NORTH CHATHAM — A man was badly hurt following a mishap with a cannon Saturday afternoon.
With ambulances committed to other four other rescues in Chatham at the time, an Orleans ambulance was dispatched at 12:42 p.m. to 2 Salt Pond Rd., North Chatham, the Gerald Milden residence, for a report of a man shot with a cannonball.
Deputy Chatham Fire Chief David DePasquale was the first rescuer on scene, and said a man had been shot in the back with what turned out to be paper wadding, not a cannonball.
“He had about a two-inch gash oblong, and then he had three or four burns the size of a baseball,” the deputy said. “It just missed the spinal cord. It was just to the left of it.” The man was taken to Cape Cod Hospital with injuries Orleans Deputy Fire Chief Geof Deering described as “serious but not life-threatening.” Because of medical privacy laws, the man’s name has not been released.
DePasquale said the cannon is the small type sometimes used as a signal in sailboat races, and was apparently being used to fire a salute, without a projectile round. It is not clear who lit the fuse, but DePasquale said it appears Milden arranged to have the salute fired “to his own plane, that he paid to have flown over the beaches that day.” Milden is a vocal critic of the town’s use of dredging to clear the harbor channel, and DePasquale said the plane was towing a banner advertising Milden’s website.
“They lit the cannon, the wick went down and it just stopped,” DePasquale said. “So they figured, ‘I guess it’s just not going to fire.’” Those present walked closer to the edge of the property to wave at the plane. “They stood in front of the cannon—at least this one guy did—and they were just watching the plane go by. And the fuse re-lit.” Propelled by the blast, the paper wadding struck the man in the center of the back.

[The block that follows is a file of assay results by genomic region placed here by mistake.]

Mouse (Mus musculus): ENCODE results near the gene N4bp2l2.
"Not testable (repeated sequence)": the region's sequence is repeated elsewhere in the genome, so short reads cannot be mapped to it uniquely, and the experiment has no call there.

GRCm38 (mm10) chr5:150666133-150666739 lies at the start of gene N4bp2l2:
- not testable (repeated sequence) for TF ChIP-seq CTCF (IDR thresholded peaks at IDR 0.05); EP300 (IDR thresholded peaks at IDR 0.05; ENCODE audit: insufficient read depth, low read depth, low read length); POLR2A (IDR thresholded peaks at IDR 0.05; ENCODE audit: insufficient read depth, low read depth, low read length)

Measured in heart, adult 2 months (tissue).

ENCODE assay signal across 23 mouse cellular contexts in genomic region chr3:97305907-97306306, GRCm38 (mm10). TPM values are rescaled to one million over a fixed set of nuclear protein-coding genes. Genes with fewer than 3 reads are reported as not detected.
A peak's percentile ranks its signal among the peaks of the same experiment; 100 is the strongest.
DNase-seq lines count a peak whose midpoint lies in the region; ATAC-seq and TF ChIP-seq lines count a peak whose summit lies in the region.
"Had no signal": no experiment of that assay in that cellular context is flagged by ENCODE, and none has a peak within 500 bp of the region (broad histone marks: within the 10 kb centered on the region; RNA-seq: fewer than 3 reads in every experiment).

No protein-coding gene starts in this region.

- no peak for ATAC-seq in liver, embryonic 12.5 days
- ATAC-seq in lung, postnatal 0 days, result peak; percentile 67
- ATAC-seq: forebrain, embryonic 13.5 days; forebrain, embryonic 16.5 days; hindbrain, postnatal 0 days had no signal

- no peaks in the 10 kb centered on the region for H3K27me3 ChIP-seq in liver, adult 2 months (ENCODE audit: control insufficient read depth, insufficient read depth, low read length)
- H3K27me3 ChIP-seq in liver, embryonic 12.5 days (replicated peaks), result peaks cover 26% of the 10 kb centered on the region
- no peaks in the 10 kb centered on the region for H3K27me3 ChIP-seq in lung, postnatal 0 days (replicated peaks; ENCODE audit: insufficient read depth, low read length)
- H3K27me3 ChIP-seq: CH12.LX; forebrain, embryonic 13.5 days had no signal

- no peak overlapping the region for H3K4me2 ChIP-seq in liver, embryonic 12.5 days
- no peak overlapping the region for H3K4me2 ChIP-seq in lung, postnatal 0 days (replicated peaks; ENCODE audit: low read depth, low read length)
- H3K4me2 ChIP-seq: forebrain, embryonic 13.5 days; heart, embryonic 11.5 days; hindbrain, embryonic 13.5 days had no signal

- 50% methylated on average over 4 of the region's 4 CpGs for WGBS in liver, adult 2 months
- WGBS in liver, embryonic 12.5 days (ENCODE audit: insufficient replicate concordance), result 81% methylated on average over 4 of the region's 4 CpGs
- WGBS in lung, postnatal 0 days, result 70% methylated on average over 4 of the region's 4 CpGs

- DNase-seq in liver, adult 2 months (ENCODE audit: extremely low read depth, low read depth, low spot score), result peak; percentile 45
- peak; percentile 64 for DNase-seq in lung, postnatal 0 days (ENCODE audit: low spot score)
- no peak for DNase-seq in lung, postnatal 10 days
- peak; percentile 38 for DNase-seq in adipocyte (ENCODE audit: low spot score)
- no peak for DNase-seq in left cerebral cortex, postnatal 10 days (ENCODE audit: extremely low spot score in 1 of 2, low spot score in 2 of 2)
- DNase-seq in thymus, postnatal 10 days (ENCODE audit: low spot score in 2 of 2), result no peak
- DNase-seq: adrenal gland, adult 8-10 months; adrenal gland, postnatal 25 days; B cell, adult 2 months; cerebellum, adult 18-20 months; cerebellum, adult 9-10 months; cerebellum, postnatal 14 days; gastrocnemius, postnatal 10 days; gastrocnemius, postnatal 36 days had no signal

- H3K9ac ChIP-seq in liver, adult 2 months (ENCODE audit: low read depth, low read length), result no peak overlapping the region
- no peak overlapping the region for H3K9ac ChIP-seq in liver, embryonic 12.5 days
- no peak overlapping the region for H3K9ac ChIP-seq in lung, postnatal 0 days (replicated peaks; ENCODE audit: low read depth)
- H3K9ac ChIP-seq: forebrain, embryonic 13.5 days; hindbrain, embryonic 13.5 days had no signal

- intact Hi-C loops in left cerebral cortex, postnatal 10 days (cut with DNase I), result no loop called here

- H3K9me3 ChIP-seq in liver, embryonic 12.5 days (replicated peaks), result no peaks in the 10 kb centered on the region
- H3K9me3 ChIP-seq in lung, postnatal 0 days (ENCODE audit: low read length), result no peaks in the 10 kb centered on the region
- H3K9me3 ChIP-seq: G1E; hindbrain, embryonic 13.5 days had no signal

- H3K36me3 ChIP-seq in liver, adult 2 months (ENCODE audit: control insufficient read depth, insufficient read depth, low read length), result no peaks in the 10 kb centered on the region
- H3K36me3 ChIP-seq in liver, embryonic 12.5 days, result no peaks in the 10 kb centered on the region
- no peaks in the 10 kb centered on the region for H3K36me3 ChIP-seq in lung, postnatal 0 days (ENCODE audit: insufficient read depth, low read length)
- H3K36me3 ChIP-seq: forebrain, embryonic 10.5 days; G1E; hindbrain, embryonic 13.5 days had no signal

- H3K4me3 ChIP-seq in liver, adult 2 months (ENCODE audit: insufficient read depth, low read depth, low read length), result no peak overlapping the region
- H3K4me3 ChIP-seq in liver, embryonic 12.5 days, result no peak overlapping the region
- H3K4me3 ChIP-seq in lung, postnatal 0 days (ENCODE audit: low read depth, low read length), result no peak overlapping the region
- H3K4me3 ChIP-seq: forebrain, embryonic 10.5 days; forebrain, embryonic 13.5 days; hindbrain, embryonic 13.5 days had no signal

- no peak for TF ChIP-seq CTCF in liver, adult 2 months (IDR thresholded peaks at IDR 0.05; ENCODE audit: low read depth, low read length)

While local police issue firearms licenses, they do not license artillery. Fire Chief Peter Connick said that, in light of the incident, he has learned that the state Department of Fire Services licenses cannoneers, while the local fire department issues a permit for the storage of black powder over a certain quantity.
“But the ability to fire a cannon is permitted by DFS,” he said. Connick said that while he doesn’t know how much black powder is used to fire a cannon, the department had issued no such permits linked to the Milden property.
Department of Fire Services Public Information Officer Jennifer Mieth said some details of the incident remain unclear.
“Our code compliance officer will be assisting the fire department with their investigation and providing advice on any code enforcement actions they might take,” she said. “Our preliminary understanding is that the person had no permit or license to shoot and did not notify the fire department in advance. The first notification to the fire department was the 9-1-1 call,” Mieth said.
“I was not aware that we had any cannons housed in Chatham,” Connick said.
State codes adopted from the National Fire Protection Association specify safety measures that must be employed by licensed cannon operators, including detailed guidelines for firing blank rounds and procedures to be followed in the event the cannon does not discharge as expected.
The accident remains under investigation.
There may actually be more than one cannon in Chatham, DePasquale said. Posts on social media each year indicate that a cannon salute is fired each Independence Day from the Cannon Hill neighborhood of North Chatham.
“We don’t know who owns that one, and it’s not registered with us,” he said.